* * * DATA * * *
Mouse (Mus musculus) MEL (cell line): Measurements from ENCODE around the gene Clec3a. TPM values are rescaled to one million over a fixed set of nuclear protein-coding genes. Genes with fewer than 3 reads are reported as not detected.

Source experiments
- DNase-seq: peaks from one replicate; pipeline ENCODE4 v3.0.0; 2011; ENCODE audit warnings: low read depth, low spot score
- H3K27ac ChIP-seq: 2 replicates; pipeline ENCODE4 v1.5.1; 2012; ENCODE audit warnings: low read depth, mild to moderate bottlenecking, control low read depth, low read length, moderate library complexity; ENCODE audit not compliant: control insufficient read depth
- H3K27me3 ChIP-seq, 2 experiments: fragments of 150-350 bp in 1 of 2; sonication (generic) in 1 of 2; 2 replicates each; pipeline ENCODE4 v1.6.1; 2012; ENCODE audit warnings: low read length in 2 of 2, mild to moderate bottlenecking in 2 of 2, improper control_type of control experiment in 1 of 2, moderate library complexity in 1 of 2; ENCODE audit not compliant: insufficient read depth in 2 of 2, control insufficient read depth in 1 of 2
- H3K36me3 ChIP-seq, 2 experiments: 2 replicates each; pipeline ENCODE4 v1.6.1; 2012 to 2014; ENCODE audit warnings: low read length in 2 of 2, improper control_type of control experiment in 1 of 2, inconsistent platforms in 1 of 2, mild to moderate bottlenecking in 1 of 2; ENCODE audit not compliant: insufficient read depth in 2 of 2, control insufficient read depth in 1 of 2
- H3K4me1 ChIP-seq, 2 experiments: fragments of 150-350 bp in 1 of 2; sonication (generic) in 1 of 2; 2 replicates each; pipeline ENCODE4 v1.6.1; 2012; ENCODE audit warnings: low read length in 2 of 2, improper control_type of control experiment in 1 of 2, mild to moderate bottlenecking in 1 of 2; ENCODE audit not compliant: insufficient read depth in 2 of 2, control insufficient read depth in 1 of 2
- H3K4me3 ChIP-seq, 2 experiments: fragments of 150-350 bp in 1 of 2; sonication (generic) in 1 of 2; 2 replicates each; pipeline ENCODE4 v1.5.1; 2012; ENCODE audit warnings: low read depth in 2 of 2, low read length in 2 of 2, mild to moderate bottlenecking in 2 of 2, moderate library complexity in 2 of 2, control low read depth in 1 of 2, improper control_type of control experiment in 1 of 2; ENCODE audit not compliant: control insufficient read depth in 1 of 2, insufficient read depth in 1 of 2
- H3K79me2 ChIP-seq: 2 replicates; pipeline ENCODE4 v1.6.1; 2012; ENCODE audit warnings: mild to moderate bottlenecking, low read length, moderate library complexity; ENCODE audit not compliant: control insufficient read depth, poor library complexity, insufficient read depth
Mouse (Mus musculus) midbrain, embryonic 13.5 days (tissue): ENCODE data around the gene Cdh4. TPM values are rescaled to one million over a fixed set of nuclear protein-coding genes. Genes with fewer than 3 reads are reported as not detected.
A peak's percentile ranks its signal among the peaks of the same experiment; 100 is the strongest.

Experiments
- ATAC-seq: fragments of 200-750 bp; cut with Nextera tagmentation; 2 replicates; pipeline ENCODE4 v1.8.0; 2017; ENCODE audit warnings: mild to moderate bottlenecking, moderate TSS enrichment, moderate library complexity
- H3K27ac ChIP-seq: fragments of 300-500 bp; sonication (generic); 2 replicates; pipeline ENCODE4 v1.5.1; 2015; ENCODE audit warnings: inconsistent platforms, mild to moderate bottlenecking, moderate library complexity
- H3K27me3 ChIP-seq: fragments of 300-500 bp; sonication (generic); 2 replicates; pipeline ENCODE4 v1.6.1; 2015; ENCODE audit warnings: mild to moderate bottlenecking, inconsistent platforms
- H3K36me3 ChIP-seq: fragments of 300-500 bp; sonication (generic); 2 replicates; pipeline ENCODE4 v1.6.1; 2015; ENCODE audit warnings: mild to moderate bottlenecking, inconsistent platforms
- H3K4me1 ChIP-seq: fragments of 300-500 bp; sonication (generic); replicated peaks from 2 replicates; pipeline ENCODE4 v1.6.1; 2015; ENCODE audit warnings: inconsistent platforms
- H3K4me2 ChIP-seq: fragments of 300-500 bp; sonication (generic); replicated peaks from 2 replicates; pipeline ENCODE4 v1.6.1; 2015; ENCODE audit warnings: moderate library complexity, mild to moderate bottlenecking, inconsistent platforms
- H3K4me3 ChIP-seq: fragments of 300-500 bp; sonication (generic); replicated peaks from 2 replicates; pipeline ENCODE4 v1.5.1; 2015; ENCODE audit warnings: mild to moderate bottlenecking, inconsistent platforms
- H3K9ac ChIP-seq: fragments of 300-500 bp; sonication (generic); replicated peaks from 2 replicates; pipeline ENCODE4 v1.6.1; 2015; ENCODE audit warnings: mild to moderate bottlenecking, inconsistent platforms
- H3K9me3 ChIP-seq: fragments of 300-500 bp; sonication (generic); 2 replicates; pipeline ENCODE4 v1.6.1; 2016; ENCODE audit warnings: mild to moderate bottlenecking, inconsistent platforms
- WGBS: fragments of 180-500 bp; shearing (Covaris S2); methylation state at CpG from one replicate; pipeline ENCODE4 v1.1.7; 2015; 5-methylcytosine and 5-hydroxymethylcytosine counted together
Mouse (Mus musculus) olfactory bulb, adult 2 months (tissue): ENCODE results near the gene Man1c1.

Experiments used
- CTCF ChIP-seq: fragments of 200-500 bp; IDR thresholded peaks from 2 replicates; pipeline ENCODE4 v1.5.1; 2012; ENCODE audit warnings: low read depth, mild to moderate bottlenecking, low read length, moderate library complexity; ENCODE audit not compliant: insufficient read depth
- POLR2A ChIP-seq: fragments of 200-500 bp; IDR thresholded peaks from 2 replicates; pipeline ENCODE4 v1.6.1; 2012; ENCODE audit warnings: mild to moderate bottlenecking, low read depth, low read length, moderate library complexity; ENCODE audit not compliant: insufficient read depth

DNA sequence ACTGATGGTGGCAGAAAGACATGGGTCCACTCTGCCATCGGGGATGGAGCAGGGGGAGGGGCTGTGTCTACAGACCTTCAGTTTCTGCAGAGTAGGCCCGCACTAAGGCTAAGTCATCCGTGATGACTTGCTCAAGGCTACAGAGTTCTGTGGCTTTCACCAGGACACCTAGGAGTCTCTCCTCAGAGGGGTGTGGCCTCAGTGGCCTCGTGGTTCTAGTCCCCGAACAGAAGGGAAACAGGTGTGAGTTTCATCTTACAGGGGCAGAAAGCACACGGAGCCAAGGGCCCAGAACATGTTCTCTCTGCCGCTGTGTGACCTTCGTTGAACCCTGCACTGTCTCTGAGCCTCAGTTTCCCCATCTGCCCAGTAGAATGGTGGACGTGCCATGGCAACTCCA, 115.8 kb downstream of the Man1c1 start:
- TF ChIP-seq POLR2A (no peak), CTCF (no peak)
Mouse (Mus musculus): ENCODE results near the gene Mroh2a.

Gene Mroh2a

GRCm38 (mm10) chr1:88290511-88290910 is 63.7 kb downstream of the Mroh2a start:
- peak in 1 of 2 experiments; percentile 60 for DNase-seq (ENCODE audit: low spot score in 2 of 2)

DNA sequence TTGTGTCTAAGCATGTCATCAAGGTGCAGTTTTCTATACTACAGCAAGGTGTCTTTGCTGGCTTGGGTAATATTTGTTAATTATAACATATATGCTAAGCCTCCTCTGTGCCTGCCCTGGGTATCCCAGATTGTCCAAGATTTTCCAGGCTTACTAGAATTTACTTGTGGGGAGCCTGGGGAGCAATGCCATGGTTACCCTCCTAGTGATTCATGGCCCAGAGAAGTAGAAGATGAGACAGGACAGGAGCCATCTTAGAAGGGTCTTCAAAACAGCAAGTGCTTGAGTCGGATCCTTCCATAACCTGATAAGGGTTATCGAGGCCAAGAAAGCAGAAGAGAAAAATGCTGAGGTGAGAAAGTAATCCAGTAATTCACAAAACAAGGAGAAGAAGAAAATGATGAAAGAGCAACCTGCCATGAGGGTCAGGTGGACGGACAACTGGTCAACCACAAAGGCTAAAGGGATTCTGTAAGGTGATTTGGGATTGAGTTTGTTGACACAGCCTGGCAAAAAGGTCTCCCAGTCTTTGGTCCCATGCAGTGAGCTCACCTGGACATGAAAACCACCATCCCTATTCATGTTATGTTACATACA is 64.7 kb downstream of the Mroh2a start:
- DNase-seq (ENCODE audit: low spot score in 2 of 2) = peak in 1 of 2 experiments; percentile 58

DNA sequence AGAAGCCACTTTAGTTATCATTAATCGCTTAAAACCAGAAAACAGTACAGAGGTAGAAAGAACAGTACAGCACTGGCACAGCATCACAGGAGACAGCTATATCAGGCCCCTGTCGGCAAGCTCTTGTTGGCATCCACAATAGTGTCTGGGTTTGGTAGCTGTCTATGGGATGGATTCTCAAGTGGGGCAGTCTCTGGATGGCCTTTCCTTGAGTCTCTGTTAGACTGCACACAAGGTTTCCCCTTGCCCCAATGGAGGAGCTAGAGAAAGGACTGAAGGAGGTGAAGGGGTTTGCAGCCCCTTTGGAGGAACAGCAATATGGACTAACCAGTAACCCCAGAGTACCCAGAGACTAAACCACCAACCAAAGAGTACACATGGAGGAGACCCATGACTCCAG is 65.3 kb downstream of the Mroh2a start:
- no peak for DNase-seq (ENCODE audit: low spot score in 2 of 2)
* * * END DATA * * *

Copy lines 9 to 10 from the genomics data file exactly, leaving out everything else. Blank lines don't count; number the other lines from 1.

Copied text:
- H3K79me2 ChIP-seq: 2 replicates; pipeline ENCODE4 v1.6.1; 2012; ENCODE audit warnings: mild to moderate bottlenecking, low read length, moderate library complexity; ENCODE audit not compliant: control insufficient read depth, poor library complexity, insufficient read depth
Mouse (Mus musculus) midbrain, embryonic 13.5 days (tissue): ENCODE data around the gene Cdh4. TPM values are rescaled to one million over a fixed set of nuclear protein-coding genes. Genes with fewer than 3 reads are reported as not detected.